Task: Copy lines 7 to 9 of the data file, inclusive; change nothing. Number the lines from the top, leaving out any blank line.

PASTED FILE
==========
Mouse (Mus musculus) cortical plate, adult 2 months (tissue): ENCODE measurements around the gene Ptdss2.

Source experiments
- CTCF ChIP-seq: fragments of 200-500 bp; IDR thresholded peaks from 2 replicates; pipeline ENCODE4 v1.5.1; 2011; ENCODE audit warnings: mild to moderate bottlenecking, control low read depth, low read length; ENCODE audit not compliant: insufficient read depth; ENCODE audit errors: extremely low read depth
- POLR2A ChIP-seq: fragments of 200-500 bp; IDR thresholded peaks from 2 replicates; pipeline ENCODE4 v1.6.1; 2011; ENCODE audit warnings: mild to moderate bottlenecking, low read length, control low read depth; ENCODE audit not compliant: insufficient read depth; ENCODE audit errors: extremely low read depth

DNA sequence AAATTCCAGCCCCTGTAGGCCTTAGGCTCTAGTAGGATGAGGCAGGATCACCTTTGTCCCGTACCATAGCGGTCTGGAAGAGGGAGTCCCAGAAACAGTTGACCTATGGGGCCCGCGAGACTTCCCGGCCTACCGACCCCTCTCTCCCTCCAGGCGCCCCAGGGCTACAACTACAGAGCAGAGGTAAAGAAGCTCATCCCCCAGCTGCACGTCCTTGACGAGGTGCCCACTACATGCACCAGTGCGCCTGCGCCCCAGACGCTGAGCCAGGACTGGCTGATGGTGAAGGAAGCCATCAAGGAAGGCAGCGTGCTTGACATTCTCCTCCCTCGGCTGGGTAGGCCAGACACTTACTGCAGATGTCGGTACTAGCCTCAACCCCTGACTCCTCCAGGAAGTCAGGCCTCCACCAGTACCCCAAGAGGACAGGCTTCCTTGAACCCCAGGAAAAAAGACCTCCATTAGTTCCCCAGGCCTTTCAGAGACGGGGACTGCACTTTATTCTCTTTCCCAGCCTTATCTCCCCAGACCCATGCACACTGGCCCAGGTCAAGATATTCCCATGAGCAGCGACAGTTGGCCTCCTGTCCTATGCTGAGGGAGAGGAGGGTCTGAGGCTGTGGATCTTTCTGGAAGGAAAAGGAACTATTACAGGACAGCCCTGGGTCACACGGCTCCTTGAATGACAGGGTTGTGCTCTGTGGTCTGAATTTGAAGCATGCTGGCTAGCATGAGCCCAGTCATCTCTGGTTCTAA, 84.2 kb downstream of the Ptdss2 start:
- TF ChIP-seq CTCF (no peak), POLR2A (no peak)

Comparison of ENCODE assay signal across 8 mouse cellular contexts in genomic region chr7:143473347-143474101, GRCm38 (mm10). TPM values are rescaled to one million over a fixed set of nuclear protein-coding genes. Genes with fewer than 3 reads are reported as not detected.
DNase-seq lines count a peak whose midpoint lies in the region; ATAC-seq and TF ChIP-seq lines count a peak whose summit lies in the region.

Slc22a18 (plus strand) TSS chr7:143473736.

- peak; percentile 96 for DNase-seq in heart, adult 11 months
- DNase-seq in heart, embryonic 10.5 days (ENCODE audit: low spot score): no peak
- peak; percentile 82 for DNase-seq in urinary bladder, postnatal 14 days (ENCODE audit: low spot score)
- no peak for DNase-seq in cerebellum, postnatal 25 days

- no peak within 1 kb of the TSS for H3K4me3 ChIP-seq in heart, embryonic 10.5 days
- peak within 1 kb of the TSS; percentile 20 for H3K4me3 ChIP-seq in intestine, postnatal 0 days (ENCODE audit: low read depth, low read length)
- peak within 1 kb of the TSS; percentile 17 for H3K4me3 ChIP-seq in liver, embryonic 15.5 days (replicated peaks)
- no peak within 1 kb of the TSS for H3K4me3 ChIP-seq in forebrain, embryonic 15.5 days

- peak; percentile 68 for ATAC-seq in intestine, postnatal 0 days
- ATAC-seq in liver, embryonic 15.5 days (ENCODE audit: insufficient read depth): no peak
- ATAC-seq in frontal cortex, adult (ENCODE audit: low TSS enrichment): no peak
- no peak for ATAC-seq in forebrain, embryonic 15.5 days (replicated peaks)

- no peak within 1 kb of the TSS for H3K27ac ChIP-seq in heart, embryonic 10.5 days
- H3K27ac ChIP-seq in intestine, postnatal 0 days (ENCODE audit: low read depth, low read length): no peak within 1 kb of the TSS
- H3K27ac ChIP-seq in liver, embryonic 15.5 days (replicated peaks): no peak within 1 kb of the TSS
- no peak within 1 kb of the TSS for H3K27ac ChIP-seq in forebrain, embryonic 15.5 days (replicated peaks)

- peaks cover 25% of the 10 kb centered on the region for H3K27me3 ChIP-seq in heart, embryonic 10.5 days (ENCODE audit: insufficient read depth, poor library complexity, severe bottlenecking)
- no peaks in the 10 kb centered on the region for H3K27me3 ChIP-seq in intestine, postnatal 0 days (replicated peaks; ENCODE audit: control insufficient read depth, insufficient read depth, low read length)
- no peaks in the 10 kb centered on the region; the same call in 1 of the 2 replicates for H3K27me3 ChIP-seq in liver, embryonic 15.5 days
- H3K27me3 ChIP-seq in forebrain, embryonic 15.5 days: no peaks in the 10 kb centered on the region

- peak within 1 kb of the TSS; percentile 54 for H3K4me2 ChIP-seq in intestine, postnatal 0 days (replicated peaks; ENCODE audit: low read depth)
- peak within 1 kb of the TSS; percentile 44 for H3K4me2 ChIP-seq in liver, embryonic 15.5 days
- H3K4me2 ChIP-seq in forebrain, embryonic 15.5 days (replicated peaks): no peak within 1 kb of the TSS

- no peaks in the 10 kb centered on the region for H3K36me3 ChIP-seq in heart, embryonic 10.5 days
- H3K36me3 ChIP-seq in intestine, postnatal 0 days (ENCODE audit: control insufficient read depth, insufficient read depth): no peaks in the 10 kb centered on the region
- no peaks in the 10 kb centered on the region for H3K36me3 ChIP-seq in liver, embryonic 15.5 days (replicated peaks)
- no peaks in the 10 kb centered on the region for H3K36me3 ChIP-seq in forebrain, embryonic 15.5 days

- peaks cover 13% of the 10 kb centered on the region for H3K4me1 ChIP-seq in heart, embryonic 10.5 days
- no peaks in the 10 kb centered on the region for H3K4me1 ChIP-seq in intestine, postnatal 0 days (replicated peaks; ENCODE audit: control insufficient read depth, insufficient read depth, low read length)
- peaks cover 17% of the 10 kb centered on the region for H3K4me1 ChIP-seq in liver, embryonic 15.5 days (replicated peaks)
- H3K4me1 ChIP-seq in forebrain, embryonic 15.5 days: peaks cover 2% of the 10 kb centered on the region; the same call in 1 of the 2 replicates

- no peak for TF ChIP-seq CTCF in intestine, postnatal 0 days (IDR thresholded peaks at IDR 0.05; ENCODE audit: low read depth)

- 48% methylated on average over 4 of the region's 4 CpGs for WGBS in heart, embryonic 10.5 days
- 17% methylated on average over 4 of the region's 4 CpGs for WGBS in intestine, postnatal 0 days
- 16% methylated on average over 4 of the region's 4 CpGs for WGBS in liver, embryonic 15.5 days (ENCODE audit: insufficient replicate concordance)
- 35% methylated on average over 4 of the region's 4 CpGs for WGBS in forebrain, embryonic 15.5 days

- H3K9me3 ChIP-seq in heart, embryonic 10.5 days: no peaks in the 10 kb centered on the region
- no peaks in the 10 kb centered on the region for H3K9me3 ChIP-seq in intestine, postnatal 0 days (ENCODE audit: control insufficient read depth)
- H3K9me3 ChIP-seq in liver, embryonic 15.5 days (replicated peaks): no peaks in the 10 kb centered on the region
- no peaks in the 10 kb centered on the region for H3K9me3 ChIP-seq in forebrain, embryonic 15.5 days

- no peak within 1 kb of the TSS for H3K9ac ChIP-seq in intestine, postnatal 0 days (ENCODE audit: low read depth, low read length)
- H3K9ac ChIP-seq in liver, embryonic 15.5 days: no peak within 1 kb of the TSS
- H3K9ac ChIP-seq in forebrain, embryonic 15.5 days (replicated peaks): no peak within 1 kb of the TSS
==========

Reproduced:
Comparison of ENCODE assay signal across 8 mouse cellular contexts in genomic region chr7:143473347-143474101, GRCm38 (mm10). TPM values are rescaled to one million over a fixed set of nuclear protein-coding genes. Genes with fewer than 3 reads are reported as not detected.
DNase-seq lines count a peak whose midpoint lies in the region; ATAC-seq and TF ChIP-seq lines count a peak whose summit lies in the region.

Slc22a18 (plus strand) TSS chr7:143473736.